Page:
Normally, I don’t won’t watch any reality shows when I’m home unless simultaneously doing something productive, like laundry or chopping vegetables. (Same deal applies to the gym: It’s totally okay to check out Khloe & Lamar if you are running six miles on the treadmill.) Last night, however, I made an exception for the premiere of Fashion Star because, beyond the competition, crazy characters and celebrity cameos, it’s about shopping. And I really love shopping.
Basically, it works like this: Twelve designers, both established and starting out, are given weekly guidelines to create a specific type of item. (Last night’s theme was a "signature piece.") Then, the mini collections—usually three riffs on the same style—are shown onstage for two judging panels, "the buyers" and "the mentors." The mentors—which include Jessica Simpson, John Varvatos and Nicole Richie—offer advice to the contestants before the three buyers—who work for Saks Fifth Avenue, Macys and H&M—decide if they would like to place an order. If any of the stores put an offer on the table, the purchased piece will be available to buy online immediately after the show and in-store the next day. (Yes, this means that H&M is kinda/sorta offering e-commerce in the United States!) Designers who make a sale will be safe from elimination while the rest risk going home. At the end of the show, the mentors "save" one person from the buyers’ bottom three, before they make the final cut. By the end of the season, one winner will receive a contract with all three mega-stores, valued at $6 million.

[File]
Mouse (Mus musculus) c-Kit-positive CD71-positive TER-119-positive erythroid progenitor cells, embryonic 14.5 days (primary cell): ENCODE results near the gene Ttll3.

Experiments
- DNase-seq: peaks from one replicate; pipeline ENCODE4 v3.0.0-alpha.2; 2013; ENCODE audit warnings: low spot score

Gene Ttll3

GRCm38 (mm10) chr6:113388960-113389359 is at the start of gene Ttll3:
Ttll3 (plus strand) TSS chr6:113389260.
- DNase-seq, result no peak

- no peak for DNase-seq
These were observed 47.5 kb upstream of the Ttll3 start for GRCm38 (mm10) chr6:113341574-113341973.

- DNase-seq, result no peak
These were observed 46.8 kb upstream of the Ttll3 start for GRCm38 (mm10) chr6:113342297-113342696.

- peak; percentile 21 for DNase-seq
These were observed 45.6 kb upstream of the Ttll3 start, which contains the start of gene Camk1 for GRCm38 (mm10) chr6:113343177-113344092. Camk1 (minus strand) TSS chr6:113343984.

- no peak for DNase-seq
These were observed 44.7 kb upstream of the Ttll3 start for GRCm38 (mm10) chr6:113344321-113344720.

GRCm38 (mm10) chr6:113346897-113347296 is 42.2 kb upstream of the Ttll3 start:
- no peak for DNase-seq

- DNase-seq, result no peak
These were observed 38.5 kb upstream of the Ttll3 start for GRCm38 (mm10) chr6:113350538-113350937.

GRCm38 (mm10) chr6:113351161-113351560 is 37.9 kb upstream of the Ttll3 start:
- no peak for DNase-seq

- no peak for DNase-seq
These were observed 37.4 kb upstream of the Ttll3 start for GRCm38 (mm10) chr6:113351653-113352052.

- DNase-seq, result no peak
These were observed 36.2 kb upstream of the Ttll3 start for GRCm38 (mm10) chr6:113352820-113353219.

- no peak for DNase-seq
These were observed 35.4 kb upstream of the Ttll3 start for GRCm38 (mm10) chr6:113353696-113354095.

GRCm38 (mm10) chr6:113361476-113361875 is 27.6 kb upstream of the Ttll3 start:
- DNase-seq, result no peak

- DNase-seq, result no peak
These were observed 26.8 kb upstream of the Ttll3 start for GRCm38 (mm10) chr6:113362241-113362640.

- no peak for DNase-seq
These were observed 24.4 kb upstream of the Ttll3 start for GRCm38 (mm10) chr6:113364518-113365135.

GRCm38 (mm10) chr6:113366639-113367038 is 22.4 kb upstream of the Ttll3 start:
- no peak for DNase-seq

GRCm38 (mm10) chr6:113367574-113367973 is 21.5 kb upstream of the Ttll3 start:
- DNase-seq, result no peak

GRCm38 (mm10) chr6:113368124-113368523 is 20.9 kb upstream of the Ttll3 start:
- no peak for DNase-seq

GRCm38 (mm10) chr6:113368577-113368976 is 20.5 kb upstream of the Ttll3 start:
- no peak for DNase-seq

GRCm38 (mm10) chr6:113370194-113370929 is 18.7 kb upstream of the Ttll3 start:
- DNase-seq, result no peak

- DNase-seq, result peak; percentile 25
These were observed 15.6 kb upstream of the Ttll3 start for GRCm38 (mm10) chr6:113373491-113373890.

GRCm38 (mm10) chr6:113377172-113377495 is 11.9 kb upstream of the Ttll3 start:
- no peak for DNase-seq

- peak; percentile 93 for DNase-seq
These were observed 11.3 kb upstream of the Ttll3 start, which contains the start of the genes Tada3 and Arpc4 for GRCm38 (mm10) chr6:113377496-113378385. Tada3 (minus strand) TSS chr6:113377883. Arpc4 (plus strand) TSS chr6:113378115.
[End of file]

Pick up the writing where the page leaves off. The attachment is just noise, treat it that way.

While there are plenty of viewer-pleasing gimmicks (Go-go dancers and Lady Gaga music to show three simple caftans? Really?) as well as biting commentary (Simpson tells one rude contestant that she’d like to "slap him across the face"), the overarching results were more realistic than you’d expect. Sure, most burgeoning designers don’t sell their lines with a live audience watching, but the store executives brought an interesting business-related perspective to what would otherwise be another generic fashion competition. From the 14 presentations, only six orders were placed by the stone-faced buyers, one of whom remarked, "you can’t sell personality on a hanger." Also, it’s fascinating to see how the clothing has evolved during its journey from the catwalk to stores: some of the pieces look much better after production.
I’m not ready to buy anything (yet!), but I’m definitely intrigued enough to tune in this season. Watch this space every Wednesday morning for my weekly Fashion Star report and in the meantime, click through the slideshow below to see the best pieces from last night and where you can buy them.
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